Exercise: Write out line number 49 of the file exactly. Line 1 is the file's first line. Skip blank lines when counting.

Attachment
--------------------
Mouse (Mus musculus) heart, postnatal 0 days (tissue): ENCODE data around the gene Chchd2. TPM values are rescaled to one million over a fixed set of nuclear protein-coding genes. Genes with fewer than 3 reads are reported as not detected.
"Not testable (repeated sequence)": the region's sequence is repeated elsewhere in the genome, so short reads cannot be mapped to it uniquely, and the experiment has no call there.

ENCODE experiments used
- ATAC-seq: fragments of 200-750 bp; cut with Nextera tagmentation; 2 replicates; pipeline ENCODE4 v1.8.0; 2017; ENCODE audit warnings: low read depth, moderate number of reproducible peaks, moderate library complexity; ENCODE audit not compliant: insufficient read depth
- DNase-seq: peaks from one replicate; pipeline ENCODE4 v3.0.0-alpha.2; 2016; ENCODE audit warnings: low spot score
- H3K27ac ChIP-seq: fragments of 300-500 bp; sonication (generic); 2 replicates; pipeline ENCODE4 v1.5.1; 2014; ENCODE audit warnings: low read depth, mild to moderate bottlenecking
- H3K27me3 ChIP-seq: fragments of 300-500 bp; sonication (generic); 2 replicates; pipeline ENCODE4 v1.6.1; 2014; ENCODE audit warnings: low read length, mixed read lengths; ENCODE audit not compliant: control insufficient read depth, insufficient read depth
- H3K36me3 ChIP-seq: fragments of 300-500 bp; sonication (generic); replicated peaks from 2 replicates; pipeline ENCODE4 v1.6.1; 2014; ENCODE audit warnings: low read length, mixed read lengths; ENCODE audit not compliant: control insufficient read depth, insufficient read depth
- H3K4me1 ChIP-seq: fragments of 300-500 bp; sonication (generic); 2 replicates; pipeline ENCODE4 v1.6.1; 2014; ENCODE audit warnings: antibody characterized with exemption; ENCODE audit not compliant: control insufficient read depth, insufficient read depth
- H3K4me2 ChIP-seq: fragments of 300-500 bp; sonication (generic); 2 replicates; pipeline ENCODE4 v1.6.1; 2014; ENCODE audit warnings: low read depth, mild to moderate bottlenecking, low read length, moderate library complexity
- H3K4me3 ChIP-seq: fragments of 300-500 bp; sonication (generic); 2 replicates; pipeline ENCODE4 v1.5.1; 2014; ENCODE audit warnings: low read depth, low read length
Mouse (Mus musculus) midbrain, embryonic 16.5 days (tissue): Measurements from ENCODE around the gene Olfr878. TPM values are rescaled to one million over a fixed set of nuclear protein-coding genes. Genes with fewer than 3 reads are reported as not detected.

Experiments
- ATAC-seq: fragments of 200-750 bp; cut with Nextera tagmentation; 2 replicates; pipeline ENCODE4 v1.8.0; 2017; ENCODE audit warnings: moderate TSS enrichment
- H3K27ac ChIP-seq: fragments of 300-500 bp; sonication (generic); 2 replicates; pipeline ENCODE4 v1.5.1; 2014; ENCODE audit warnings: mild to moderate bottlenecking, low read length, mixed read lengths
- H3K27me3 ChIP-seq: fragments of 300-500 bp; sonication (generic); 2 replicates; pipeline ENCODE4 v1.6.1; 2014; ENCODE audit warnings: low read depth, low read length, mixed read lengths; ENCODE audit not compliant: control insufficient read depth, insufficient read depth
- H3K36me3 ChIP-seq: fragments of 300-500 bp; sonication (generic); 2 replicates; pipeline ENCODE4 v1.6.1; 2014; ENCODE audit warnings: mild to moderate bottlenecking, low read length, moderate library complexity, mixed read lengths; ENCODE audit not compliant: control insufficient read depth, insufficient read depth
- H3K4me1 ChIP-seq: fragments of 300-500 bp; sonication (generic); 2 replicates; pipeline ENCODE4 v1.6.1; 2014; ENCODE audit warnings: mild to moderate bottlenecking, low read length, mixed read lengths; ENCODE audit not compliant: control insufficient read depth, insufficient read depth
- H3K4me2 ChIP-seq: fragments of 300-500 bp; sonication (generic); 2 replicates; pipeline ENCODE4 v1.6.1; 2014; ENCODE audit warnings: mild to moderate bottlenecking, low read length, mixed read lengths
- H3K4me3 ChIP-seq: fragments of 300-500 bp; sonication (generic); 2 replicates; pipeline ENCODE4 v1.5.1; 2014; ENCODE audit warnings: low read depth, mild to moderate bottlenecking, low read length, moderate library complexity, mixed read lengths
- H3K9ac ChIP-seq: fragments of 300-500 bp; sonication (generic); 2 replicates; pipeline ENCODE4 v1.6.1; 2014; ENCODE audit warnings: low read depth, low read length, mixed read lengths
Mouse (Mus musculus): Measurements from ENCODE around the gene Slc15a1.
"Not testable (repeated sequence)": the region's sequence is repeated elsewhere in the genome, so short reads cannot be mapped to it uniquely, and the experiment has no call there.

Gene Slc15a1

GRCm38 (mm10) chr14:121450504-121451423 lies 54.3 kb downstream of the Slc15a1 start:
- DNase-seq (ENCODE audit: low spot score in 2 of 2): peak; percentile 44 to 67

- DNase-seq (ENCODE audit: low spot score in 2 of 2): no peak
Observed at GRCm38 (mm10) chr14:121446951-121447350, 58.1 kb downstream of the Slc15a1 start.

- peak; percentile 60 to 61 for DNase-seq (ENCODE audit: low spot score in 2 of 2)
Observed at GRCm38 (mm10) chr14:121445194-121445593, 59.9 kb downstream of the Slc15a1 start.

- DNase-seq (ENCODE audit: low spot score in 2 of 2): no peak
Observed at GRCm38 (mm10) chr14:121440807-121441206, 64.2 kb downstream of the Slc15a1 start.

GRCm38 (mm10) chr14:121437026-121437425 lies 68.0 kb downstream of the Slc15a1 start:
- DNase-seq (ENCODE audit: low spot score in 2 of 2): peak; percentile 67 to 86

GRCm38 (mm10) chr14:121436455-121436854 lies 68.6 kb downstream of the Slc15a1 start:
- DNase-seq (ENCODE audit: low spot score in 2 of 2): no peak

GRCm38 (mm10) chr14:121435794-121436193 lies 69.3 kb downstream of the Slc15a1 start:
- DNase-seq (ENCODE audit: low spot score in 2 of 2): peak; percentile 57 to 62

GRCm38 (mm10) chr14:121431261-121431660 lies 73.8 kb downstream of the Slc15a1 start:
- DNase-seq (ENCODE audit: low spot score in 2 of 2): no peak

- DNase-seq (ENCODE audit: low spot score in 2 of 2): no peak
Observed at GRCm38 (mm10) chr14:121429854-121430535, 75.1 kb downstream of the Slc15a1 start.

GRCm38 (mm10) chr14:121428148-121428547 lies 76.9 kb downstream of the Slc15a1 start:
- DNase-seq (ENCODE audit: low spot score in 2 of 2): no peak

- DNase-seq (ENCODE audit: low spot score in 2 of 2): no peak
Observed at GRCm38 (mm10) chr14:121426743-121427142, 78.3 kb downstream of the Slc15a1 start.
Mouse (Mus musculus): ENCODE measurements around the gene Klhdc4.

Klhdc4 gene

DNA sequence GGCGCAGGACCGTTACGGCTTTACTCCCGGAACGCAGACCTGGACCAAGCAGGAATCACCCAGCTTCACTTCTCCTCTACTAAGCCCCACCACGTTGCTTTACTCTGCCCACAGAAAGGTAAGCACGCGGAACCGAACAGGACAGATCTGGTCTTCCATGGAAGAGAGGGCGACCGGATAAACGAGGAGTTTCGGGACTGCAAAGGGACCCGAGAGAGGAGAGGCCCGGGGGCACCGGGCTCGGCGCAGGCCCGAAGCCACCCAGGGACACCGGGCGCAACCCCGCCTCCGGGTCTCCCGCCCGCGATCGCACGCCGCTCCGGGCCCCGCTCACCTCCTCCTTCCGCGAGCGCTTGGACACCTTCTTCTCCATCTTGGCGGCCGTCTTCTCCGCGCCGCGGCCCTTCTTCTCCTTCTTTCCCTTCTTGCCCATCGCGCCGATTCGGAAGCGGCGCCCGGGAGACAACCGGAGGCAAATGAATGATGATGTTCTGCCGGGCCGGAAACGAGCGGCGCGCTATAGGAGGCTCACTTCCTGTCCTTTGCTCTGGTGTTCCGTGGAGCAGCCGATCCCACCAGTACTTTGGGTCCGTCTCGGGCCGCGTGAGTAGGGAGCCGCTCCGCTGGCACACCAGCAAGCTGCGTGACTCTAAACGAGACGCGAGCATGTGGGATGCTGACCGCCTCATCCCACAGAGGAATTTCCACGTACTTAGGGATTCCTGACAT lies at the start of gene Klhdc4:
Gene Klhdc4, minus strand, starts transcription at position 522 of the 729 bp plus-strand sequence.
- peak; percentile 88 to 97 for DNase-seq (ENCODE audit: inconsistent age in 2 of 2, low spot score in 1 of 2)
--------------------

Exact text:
DNA sequence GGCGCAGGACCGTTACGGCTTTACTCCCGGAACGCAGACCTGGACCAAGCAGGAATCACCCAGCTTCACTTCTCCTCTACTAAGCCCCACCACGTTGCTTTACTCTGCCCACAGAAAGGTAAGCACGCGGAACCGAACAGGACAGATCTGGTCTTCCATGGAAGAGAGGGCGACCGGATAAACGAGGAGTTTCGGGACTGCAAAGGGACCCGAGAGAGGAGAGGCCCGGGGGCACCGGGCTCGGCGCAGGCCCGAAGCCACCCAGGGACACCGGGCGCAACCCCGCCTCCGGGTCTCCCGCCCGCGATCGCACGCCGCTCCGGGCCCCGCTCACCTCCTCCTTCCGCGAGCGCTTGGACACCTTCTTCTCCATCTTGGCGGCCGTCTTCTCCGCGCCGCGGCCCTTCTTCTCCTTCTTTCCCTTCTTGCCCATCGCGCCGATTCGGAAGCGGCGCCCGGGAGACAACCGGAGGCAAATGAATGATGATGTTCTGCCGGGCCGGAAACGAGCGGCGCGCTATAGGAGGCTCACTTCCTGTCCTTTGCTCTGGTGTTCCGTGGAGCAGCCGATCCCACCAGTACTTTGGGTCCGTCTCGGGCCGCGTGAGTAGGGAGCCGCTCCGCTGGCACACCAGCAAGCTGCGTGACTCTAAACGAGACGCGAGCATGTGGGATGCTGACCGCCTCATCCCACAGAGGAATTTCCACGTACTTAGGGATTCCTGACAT lies at the start of gene Klhdc4: